London: John Wolfe, 1588. First Polygot Edition. With English, Italian and French text in parallel columns. Finely bound to style in full calf, stamped in gilt and blind, raised bands, plain end papers. First two leaves sized and remargined, small corner torn from A1, minor soiling and some faint dampstaining to leaves. Several leaves with light pencil markings to the margins. Contemporary owner's signature on the title page (Thomas Hutton 1565/6 - 1639). Despite the flaws an excellent copy overall. Ex Rosenbach collection, with card laid in.
“On a chilly evening in early March 1507, high in the Appenine Mountains of northern Italy, a group of cultivated gentlemen and ladies sit around the fire in the audience chamber of the Duchess of Urbino discussing the qualities of the perfect courtier. Such is the setting of one of the most celebrated books of the Italian Renaissance…an international best-seller for a century after its first publication in 1528” (Albury). The Book of the Courtier is an allegory about the ethical responsibility of courtiers to guide and positively influence their prince, placing social responsibility upon the court for its leader’s actions. Rulers and their courtiers must be educated in order to properly perform their functions; without judiciousness and wisdom, the system breaks down. Upon its translation to English, The Book of the Courtier became an important source for Shakespeare, who referenced Castiglione in multiple plays including the Henriad, tragedies such as Hamlet, and comedies such as Much Ado About Nothing and As You Like It.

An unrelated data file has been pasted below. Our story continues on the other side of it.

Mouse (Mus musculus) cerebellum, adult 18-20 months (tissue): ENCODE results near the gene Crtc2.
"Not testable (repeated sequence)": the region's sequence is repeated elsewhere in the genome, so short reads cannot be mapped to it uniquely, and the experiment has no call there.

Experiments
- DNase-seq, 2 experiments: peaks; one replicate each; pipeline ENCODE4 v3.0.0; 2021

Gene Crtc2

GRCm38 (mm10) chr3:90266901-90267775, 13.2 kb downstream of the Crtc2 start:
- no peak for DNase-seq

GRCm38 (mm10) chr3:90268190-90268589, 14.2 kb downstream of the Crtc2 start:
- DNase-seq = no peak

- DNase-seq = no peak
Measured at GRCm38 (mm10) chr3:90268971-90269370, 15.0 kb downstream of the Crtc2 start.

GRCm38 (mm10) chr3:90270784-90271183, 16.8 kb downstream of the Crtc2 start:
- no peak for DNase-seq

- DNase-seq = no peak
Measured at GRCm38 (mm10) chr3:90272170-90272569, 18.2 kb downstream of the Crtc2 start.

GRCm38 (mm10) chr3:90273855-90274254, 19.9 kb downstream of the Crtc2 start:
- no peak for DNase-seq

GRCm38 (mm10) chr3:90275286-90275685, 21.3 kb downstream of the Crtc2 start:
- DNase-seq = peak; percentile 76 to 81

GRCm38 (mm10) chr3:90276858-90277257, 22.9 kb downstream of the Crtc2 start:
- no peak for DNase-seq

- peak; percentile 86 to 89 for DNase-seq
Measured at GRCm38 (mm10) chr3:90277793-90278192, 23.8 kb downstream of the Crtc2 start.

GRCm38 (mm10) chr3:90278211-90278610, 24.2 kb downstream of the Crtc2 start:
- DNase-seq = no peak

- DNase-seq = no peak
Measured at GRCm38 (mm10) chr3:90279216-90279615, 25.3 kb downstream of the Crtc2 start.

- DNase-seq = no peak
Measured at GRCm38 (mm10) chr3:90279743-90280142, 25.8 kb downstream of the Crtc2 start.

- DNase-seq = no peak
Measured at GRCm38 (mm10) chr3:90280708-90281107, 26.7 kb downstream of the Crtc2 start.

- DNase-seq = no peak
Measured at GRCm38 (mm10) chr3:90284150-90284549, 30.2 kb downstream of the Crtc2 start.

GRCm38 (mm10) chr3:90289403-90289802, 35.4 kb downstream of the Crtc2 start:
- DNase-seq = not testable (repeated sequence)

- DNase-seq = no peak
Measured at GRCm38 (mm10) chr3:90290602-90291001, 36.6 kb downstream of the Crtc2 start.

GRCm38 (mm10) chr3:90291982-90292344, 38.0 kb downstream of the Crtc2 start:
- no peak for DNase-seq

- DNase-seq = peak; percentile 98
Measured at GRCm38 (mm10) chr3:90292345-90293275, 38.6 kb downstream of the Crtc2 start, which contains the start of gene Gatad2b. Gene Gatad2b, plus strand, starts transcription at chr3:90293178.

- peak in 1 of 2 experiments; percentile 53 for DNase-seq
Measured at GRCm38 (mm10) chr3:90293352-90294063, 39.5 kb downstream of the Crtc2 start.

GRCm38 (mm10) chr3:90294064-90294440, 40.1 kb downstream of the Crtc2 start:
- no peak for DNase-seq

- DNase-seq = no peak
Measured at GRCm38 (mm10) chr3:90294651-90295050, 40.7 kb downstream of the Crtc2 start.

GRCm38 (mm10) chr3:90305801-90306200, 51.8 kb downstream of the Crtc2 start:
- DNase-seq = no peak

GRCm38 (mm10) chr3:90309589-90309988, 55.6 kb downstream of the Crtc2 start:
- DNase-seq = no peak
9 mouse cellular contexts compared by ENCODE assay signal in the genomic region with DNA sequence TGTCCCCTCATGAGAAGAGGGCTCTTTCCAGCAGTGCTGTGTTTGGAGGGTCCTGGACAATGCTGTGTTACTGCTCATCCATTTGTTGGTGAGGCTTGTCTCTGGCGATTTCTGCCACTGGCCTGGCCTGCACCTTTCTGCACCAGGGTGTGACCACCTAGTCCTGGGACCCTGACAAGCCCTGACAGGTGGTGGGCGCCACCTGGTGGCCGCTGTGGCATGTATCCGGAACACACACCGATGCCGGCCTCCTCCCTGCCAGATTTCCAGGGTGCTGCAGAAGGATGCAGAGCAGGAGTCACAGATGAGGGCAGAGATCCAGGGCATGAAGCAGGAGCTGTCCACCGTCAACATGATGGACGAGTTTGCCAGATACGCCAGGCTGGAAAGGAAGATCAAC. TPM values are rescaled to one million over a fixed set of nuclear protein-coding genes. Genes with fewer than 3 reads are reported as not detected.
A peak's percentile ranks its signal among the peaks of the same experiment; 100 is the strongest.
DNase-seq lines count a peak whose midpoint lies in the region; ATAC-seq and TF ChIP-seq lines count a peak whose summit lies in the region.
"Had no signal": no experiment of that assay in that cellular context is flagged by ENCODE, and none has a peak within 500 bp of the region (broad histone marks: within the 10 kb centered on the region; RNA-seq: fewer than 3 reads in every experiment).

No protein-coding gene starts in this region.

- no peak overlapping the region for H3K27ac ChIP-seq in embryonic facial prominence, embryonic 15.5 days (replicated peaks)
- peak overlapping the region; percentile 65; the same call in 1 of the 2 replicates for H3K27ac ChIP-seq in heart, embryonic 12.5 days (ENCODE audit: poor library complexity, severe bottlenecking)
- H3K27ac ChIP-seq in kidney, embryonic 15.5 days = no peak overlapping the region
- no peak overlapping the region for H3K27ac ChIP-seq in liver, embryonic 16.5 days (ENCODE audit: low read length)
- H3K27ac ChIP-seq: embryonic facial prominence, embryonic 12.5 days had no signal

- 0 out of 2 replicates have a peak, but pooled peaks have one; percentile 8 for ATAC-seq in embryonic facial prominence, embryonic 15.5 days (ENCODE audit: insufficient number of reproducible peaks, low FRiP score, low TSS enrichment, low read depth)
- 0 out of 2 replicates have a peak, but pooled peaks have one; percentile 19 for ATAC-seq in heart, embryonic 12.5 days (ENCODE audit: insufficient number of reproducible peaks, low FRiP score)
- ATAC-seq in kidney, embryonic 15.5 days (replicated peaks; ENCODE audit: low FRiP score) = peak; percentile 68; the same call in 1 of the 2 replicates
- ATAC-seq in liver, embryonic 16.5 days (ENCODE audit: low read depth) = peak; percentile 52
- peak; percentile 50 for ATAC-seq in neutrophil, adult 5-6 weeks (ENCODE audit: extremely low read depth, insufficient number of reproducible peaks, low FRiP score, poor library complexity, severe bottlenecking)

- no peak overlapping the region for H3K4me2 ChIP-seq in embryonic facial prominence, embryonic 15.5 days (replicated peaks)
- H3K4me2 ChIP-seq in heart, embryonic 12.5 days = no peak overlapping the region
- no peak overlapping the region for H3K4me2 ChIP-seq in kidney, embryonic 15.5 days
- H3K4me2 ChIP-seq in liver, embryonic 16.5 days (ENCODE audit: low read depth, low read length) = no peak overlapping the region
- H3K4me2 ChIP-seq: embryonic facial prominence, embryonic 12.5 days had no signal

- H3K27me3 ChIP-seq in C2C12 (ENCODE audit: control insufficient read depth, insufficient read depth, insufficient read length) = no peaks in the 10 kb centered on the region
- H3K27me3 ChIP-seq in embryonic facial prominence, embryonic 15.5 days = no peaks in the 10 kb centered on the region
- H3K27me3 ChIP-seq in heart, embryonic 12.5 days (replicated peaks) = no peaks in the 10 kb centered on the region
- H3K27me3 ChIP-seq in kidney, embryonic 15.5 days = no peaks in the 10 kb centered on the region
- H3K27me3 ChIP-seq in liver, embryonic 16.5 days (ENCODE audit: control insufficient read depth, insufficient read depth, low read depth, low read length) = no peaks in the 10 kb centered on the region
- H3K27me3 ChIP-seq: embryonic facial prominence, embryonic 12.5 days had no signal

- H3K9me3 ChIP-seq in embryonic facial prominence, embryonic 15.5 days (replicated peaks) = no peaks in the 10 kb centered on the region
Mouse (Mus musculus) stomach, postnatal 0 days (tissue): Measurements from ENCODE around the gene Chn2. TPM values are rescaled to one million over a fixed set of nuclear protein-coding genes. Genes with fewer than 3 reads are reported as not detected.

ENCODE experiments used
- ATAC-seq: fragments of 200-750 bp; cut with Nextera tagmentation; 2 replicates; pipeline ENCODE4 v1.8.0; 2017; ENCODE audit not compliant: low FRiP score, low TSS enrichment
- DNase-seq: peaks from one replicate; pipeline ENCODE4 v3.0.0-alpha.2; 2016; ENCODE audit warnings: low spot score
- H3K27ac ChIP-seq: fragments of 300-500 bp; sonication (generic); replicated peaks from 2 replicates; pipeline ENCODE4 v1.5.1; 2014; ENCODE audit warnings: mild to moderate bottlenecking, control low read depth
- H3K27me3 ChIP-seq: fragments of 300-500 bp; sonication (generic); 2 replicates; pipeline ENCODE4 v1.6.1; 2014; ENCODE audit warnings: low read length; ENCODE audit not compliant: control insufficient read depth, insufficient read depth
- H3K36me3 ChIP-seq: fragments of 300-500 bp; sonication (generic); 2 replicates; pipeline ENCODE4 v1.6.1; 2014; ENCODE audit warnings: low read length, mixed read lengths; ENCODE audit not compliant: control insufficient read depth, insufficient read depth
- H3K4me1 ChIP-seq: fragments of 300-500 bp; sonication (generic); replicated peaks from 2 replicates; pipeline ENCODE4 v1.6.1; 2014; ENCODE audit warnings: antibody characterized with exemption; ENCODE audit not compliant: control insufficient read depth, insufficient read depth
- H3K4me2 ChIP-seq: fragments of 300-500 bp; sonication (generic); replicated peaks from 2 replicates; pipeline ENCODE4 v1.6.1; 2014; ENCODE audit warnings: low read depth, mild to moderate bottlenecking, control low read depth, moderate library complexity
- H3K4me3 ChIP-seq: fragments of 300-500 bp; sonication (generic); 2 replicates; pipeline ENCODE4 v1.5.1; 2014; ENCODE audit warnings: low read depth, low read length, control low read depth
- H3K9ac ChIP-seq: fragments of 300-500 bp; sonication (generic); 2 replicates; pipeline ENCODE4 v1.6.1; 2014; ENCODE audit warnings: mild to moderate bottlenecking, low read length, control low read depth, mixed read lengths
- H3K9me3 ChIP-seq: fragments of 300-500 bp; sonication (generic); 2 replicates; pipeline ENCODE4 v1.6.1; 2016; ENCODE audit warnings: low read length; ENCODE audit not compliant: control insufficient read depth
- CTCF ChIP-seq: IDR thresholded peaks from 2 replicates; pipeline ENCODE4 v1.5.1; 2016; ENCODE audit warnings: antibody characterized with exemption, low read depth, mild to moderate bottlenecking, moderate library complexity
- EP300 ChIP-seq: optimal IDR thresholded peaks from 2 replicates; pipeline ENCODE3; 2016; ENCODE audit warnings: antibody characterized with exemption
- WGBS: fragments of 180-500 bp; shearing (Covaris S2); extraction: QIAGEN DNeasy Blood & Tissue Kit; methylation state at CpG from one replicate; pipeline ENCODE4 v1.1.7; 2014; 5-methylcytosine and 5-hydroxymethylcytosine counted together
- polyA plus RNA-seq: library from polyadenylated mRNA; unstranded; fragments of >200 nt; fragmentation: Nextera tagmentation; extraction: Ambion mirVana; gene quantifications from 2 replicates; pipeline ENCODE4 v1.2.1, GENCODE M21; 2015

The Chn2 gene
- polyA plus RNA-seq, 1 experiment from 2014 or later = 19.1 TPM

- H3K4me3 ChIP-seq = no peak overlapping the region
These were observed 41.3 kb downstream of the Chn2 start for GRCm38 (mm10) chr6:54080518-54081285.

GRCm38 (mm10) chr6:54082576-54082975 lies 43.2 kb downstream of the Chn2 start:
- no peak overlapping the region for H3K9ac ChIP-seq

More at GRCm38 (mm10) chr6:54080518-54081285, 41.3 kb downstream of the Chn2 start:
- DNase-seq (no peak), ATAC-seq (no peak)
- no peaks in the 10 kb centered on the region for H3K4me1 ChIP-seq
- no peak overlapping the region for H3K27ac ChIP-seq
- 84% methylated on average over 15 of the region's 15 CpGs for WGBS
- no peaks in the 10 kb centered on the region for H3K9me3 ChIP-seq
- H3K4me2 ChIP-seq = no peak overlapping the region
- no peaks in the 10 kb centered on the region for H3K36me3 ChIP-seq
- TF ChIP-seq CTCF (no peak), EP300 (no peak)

PMM 59. (Item #1999)